Dealing with low mood: What can help?

We can all experience ups and downs in our lives; it is a natural and normal response to all the different events we are continuously exposed to. A difficult childhood, bereavement, bullying, illness, and relationship problems are just some of the reasons why we can feel hopeless and in low spirits. Actually, some people find it difficult to identify a specific trigger; being either unaware of it or having more than one direct link to their low mood.


Is there a difference between low mood and clinical depression?

Like many other psychological difficulties, low mood and depression range from a general sadness to a serious long-term condition that can even affect the body.

A general low mood can be also accompanied by: 

  • tiredness
  • low self-esteem
  • frustration and anger
  • agitation.

Usually, a low mood doesn’t last long and will have a tendency to improve after a few days. When a low mood doesn't go away and lasts for months, this could be a sign of depression. The symptoms mentioned above might become more present and intense and one can also experience:

  • tearfulness (also sudden, for no apparent reason)
  • hopelessness
  • intolerance of others 
  • lack of motivation or interest in things
  • not getting enjoyment/pleasure out of life
  • suicidal thoughts.

Depression can be successfully treated especially if one seeks for help as soon as possible. However, there are some self-help tools to be used when a low mood is not a proper clinical condition but a temporary state of mind.

What can help a low mood?

The first basic rule when your mood is low is trying to re-establish a structure that has been temporarily lost. Therefore it is important to try to have a simple daily routine. The following actions can be useful to manage and better deal with a temporary lack of motivation and sadness:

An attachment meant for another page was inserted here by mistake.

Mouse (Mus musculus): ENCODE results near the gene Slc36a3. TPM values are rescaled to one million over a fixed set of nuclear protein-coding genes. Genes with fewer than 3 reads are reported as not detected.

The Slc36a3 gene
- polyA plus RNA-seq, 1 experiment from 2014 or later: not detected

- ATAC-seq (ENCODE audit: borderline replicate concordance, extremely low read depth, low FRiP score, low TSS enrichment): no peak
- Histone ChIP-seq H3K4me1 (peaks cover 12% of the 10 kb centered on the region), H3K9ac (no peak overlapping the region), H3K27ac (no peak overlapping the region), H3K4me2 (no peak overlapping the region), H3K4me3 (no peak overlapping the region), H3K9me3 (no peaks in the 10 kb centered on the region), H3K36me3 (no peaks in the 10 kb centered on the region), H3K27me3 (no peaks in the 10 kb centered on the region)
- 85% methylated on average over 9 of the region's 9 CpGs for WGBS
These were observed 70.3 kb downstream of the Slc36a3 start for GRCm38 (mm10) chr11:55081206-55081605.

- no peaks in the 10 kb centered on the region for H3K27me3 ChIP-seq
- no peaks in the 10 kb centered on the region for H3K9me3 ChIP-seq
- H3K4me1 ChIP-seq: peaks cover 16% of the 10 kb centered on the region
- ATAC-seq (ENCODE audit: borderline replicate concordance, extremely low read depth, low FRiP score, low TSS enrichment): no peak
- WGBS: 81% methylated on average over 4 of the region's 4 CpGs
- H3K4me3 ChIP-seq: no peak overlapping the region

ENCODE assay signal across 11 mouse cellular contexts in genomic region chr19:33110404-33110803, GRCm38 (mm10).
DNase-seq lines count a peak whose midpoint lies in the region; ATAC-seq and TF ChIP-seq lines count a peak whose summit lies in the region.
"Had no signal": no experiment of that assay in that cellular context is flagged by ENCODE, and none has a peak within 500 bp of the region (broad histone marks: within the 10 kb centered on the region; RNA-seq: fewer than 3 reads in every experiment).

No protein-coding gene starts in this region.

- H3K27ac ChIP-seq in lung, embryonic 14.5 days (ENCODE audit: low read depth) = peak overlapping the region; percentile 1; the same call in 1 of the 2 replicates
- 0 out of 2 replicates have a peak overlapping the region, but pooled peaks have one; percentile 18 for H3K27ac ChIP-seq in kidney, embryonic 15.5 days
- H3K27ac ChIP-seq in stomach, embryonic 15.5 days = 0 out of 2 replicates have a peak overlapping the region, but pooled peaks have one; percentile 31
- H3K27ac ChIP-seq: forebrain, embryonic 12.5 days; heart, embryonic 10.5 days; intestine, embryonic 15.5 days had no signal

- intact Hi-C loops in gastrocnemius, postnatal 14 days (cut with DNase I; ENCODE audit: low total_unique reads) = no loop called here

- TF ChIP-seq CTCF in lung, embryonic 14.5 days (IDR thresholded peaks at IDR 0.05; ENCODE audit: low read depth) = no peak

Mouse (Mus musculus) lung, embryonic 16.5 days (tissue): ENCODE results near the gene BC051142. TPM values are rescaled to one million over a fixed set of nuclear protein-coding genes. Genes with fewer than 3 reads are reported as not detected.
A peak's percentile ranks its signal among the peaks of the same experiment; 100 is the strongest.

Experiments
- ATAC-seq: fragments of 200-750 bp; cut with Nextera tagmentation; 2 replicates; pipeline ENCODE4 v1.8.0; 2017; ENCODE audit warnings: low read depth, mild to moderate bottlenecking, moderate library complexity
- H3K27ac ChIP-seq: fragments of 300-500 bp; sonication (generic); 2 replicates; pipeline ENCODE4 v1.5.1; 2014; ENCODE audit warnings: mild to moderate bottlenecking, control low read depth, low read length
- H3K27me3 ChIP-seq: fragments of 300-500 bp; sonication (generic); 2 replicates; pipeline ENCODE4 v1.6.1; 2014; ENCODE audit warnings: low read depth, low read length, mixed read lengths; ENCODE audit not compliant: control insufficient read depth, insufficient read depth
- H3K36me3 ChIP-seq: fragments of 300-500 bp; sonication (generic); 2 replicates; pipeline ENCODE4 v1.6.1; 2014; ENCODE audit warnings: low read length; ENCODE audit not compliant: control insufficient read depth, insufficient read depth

• Getting out of bed, having a shower, and wearing comfortable clothes - even if one does not have any intention of going out.
  • Set up a very simple, achievable goal for the day. It can be as simple as watching a movie, preparing a meal, or taking care of something in the house.
  • Try to have regular meals and avoid junk food. In fact, skipping meals and/or comfort eating creates a vicious cycle that increases low self-esteem and a sense of being worthless.
  • Think about making a small change. It could be resolving a difficult situation, starting something new, or doing something one has never done before. Again, it doesn’t need to be complicated - you could buy a new plant, go to a new coffee shop etc.
  • Talking about your worries with someone else can simply give you a new perspective.
  • Getting enough rest and sleep can improve your mood as well as physical exercise. Regular walking has proved to be very helpful for people experiencing low moods.
  • Breathing exercises, progressive muscular relaxation and guided mindfulness meditation are just some of the very beneficial tools easily available online and for free.

If your low mood persists, you may benefit from talking to a counsellor or therapist. They will listen to your thoughts and feelings in a safe, non-judgmental space and try to help you understand why you may be experiencing a low mood, and guide you on how you can work to overcome it.

The views expressed in this article are those of the author. All articles published on Counselling Directory are reviewed by our editorial team.

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